The Return of Bottom-up Liberalism

This week left-of-center bloggers have been abuzz over this lengthy treatise about the supposed absence of genuinely left-wing voices in the online conversation. Freddie DeBoer complains that the lefty blogosphere is dominated by “neoliberals” like Matt Yglesias, Jonathan Chait and Kevin Drum who show inadequate fealty to labor unions, big government, and the dictatorship of the proletariat.

What I find most interesting about DeBoer’s post is what it says about the successes of libertarian ideas over the last half-century. It has become a cliché in libertarian circles that we’re constantly playing defense against the ever-expanding welfare state. Yet if that were true, welfare state advocates like DeBoer wouldn’t be so gloomy.

I think DeBoer is basically right. We obviously don’t live in a perfectly libertarian world, but libertarians have had a pretty impressive winning streak in recent decades, especially on economic policy. Income tax rates are way down. Numerous industries have been deregulated. Most price controls have been abandoned. Competitive labor markets have steadily displaced top-down collective bargaining. Trade has been steadily liberalized.

Simultaneously, the intellectual climate has shifted to be dramatically more favorable to libertarian insights. Wage and price controls were a standard tool of economic policymaking in the 1970s. No one seriously advocates bringing them back today. The top income tax bracket in the 1950s was north of 90 percent. Today, the debate is whether the top rate will be 35 percent or 39 percent. There’s plenty to criticize about proposals for government-mandated network neutrality, but no one is seriously proposing that we return to the monopoly model of telecommunications that existed for most of the 20th century. At mid-century, intellectuals idealized large, bureaucratic firms like General Motors and AT&T. Today, intellectuals across the political spectrum argue that their preferred proposals will promote competition and foster the creation of small businesses.

This isn’t to say there are no longer disagreements about economic policy; clearly there are. But what’s striking is that the left’s smartest intellectuals and policy advocates now largely make their arguments from libertarians’ intellectual turf. Tech policy scholar Tim Wu explicitly casts himself as a heir to Friedrich Hayek, defending bottom-up competition against the monopolistic tendencies of large corporations. The urbanist left has increasingly focused on the (largely correct!) argument that we’d have a lot more walkable neighborhoods if not for government regulations that tilt the playing field toward suburban living patterns. Environmentalists have begun championing relatively free-market mechanisms like cap and trade as more efficient ways to achieve their goals. The policies being advocated aren’t always libertarian, but many non-libertarians sell their non-libertarian policy proposals using libertarian arguments.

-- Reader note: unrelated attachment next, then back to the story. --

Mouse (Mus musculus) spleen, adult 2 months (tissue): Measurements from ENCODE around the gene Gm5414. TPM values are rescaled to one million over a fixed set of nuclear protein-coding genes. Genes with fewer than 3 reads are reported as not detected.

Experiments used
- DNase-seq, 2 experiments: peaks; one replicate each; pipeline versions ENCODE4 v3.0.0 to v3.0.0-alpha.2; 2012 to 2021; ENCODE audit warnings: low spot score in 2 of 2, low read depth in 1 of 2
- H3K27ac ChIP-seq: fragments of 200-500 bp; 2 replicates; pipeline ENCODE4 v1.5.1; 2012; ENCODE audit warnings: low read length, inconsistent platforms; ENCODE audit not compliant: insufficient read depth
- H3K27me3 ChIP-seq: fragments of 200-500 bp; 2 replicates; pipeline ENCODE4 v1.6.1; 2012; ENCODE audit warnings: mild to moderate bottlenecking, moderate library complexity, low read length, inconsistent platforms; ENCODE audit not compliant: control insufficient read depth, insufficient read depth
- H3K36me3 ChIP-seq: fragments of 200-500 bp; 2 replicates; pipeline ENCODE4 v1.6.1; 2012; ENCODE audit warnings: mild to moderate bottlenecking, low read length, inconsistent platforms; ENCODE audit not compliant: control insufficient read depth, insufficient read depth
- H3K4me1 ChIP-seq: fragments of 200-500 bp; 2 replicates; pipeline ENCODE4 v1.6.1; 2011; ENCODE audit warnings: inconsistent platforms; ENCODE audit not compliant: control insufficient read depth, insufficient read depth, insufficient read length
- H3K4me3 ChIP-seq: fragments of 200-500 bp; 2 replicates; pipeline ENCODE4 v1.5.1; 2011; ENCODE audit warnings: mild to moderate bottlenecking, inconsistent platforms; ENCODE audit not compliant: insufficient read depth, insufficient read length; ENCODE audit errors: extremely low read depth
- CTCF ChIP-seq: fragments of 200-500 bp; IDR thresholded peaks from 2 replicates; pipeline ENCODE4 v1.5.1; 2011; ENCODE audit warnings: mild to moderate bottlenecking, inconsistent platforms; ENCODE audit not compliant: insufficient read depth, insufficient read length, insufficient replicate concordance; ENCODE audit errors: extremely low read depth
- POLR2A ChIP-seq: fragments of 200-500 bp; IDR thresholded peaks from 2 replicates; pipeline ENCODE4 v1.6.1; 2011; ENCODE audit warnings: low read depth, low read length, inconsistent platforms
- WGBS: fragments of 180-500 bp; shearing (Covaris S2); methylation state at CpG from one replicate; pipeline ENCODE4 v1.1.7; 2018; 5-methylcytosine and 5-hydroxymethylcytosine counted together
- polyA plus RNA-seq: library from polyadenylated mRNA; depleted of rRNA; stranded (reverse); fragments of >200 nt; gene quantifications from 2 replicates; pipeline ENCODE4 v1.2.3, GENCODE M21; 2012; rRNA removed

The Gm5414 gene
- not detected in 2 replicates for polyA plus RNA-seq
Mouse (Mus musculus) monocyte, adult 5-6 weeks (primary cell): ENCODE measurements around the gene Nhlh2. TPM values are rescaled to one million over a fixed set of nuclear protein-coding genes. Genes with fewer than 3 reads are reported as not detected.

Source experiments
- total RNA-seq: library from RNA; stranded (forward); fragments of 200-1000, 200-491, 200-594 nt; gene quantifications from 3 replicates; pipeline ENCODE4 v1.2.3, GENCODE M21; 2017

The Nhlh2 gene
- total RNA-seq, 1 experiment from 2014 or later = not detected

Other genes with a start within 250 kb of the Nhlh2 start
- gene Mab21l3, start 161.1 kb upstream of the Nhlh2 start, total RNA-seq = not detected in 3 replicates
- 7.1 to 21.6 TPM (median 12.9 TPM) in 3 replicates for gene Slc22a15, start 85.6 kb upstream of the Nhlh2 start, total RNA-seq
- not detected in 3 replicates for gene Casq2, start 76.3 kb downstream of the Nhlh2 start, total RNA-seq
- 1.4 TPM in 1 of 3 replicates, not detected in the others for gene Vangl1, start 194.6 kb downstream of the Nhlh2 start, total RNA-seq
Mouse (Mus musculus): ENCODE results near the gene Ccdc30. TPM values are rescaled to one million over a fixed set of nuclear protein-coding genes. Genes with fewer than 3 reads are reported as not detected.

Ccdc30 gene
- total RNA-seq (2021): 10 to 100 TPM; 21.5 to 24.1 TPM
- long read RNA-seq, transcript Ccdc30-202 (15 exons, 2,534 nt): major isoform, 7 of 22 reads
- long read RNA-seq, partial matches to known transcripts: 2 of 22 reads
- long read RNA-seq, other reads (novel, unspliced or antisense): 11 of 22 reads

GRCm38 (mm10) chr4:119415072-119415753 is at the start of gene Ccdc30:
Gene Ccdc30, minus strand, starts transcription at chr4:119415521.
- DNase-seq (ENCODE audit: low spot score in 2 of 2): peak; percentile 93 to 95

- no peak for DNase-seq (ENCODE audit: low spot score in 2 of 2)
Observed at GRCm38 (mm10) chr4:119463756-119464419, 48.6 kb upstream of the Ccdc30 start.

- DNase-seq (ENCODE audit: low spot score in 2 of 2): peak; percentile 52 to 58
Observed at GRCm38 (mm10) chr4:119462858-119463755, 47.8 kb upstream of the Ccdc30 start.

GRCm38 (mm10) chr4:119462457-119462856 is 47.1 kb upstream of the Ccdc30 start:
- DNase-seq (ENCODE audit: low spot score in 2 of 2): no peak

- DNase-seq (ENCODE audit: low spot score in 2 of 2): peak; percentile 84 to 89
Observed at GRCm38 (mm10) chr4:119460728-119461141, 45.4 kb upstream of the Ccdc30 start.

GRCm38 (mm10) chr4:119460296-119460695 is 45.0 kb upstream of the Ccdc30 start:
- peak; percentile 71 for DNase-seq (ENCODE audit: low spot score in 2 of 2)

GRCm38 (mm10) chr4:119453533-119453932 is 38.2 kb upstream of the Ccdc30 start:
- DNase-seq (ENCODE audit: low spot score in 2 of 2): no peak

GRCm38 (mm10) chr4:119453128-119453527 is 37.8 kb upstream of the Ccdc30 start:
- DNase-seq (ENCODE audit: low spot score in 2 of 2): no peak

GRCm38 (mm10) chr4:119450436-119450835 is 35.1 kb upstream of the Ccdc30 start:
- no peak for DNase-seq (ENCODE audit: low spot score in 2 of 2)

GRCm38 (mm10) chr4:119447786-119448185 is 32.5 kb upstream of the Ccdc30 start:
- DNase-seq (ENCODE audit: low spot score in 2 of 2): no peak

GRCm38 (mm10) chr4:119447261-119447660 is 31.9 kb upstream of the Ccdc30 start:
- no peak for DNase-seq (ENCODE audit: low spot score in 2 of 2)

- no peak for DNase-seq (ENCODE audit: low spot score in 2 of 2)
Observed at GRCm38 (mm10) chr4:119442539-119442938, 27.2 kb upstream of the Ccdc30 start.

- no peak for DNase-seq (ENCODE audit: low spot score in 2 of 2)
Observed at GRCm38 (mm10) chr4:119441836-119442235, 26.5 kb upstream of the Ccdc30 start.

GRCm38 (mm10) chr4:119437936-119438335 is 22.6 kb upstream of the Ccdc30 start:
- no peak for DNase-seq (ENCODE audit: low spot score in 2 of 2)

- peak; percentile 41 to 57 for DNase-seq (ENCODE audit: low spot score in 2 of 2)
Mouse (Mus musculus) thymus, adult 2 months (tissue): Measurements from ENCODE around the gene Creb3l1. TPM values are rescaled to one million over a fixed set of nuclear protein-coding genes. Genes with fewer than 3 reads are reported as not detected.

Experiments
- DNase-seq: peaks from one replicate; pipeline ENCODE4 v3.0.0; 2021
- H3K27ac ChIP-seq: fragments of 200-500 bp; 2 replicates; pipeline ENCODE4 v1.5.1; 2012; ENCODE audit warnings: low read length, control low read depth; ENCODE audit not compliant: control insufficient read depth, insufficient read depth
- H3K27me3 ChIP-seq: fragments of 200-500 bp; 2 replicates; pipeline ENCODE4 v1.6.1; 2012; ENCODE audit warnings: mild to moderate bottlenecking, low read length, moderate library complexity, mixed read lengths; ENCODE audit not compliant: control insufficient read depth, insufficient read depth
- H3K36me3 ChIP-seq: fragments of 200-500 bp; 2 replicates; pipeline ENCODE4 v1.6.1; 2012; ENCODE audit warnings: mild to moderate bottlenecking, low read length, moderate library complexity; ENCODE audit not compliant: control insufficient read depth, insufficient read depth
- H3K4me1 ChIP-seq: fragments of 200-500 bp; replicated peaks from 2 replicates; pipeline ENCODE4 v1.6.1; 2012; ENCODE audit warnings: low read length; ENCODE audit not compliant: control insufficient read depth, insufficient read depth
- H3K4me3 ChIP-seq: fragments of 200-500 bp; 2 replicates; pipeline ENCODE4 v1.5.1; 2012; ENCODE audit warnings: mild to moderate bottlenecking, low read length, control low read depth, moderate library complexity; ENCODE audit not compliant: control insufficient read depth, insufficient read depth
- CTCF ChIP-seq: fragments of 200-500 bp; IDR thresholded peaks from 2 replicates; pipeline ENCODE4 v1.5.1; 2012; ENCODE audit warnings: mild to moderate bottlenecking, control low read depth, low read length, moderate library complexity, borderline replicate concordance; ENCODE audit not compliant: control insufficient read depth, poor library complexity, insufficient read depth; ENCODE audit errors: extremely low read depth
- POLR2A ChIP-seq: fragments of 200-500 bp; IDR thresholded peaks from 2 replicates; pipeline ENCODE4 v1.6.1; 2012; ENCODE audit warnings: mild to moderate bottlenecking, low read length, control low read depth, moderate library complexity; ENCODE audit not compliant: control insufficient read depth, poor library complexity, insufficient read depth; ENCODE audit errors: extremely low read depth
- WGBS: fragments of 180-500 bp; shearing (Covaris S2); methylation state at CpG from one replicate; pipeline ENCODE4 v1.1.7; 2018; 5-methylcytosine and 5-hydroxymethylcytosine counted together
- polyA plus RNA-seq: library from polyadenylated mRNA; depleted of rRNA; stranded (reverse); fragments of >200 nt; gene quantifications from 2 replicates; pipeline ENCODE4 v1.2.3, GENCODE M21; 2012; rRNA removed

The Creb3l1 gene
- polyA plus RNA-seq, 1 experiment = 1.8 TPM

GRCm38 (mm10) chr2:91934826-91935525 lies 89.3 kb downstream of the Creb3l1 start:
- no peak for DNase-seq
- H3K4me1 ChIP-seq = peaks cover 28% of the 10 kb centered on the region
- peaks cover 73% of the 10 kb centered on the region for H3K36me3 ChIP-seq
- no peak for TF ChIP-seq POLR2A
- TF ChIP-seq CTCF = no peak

Probably the best illustration of this is Matt’s response to DeBoer’s post. Matt lists 10 economic policy goals that he favors. What’s striking about the list is that about half of them are straight-up libertarianism (less occupational licensure, fewer subsidies for suburbanism) and there’s only one item on the list (“more redistribution of money from the top to the bottom”) that Milton Friedman would have strongly opposed. One way to interpret this is to say that Matt is a moderate libertarian with a redistributionist streak, but I don’t think that’s the right way to look at it. Rather, what’s happened is that liberalism in general has internalized key libertarian critiques of earlier iterations of liberal thought, with the result that a guy with a largely Friedmanite policy agenda can plausibly call himself a liberal. And actually, this shouldn’t surprise us at all, because Friedman called himself a liberal too.

Liberalism in the 19th century focused on opposing concentrated power and entrenched privilege, whether it was monarchy, slaveholding, or protectionism. In the 20th century, the American left became infatuated with concentrating power in the hands of democratically-elected governments. The libertarian movement arose to counter this trend and defend the original, bottom-up conception of liberalism. Since the fall of communism, the left has largely (though not entirely) backed away from its 20th century infatuation with central planning. And the result is what critics call “neoliberalism”: a left-of-center ideology whose egalitarianism is balanced by a healthy skepticism of concentrated power.

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